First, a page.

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Cheatham v. Nation

United States District Court, D. South Carolina

March 30, 2018

Lamar Eugene Lee Willie Cheatham, #179988 Plaintiff,
Deputy Charles Nation, Johnson County Detention Center, City of Laurens, Defendants.


          Kevin F. McDonald United States Magistrate Judge.

         The plaintiff, Lamar Eugene Lee Willie Chatham (“Plaintiff”), filed this pro se action pursuant to 42 U.S.C. § 1983 against the above-captioned defendants at the time he was detained in the Laurens County Detention Center.[1] Pursuant to the provisions of 28 U.S.C. § 636(b)(1), and Local Civil Rule 73.02(B)(2)(e) (D.S.C.), this case was referred to the undersigned United States Magistrate Judge for consideration. After careful review, the undersigned recommends that the complaint be dismissed without prejudice, and without issuance and service of process, for the reasons set forth below.


         Plaintiff appears to allege that he was charged for the offenses of conspiracy and “drug manufacturing, twice” in violation of the prohibition against double jeopardy. (Doc. 1 at 3). He also contends he was “changed with a fediral [sic] offence [sic], in a municipal setting” by the defendant Deputy Charles Nation. Plaintiff asks the court to investigate the reason he was charged twice for these offenses, and sues the parties for pain and suffering and neglect (doc. 1 at 4).


         Pursuant to the provisions of 28 U.S.C. § 636(b)(1)(B), and Local Civil Rule 73.02(B)(2)(e) (D.S.C.), the undersigned is authorized to review the complaint for relief and submit findings and recommendations to the District Court. Plaintiff filed this action pursuant to 28 U.S.C. § 1915, the in forma pauperis statute. This statute authorizes the District Court to dismiss a case if it is satisfied that the action “fails to state a claim on which relief may be granted, ” is “frivolous or malicious, ” or “seeks monetary relief against a defendant who is immune from such relief.” 28 U.S.C. § 1915(e)(2)(B). A finding of frivolity can be made where the complaint lacks an arguable basis either in law or in fact. Denton v. Hernandez, 504 U.S. 25, 31 (1992). A claim based on a meritless legal theory may be dismissed sua sponte “at any time” under 28 U.S.C. § 1915(e)(2)(B). Neitzke v. Williams, 490 U.S. 319 (1989). The statute “is designed largely to discourage the filing of, and waste of judicial and private resources upon, baseless lawsuits.” Id. at 326. The Prison Litigation Reform Act (“PLRA”) also provides for the screening of complaints “in which a prisoner seeks redress from a governmental entity or officer or employee of a governmental entity.” 28 U.S.C. § 1915A(a).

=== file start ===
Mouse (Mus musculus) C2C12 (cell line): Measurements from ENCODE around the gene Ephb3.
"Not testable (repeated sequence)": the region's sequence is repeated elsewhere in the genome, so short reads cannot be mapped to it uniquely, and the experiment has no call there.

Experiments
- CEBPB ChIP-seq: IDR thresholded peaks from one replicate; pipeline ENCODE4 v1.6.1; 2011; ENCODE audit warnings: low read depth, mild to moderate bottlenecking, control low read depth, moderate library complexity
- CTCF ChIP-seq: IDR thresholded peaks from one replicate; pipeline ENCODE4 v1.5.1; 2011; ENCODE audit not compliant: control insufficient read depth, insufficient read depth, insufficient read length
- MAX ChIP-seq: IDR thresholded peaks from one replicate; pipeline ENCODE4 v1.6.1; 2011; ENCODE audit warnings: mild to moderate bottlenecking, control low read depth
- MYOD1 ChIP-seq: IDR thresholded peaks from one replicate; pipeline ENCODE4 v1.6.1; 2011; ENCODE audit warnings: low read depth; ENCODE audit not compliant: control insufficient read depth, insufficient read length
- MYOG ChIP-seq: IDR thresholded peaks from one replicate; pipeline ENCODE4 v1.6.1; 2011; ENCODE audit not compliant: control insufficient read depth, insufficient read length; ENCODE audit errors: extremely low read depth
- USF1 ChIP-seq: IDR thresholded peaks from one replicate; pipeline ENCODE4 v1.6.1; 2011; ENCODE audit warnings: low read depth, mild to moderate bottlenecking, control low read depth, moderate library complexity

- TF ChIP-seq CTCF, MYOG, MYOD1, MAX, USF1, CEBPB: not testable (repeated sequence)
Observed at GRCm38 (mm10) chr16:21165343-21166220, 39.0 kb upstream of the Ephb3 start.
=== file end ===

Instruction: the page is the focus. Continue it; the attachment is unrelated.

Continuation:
As a pro se litigant, Plaintiff's pleadings are accorded liberal construction and held to a less stringent standard than formal pleadings drafted by attorneys. See Erickson v. Pardus, 551 U.S. 89, 94 (2007) (per curiam). However, even under this less stringent standard, the pro se pleading remains subject to summary dismissal. The mandated liberal construction afforded to pro se pleadings means that if the court can reasonably read the pleadings to state a valid claim on which the plaintiff could prevail, it should do so, but a district court may not rewrite a petition to include claims that were never presented, Barnett v. Hargett, 174 F.3d 1128, 1133 (10th Cir. 1999), or construct the plaintiff's legal arguments for him, Small v. Endicott, 998 F.2d 411, 417-18 (7th Cir. 1993), or “conjure up questions never squarely presented” to the court, Beaudett v. City of Hampton, 775 F.2d 1274, 1278 (4th Cir. 1985). The requirement of liberal construction does not mean that the court can ignore a clear failure in the pleading to allege facts which set forth a claim cognizable in a federal district court. See Weller v. Dep't of Soc. Servs., 901 F.2d 387 (4th Cir. 1990).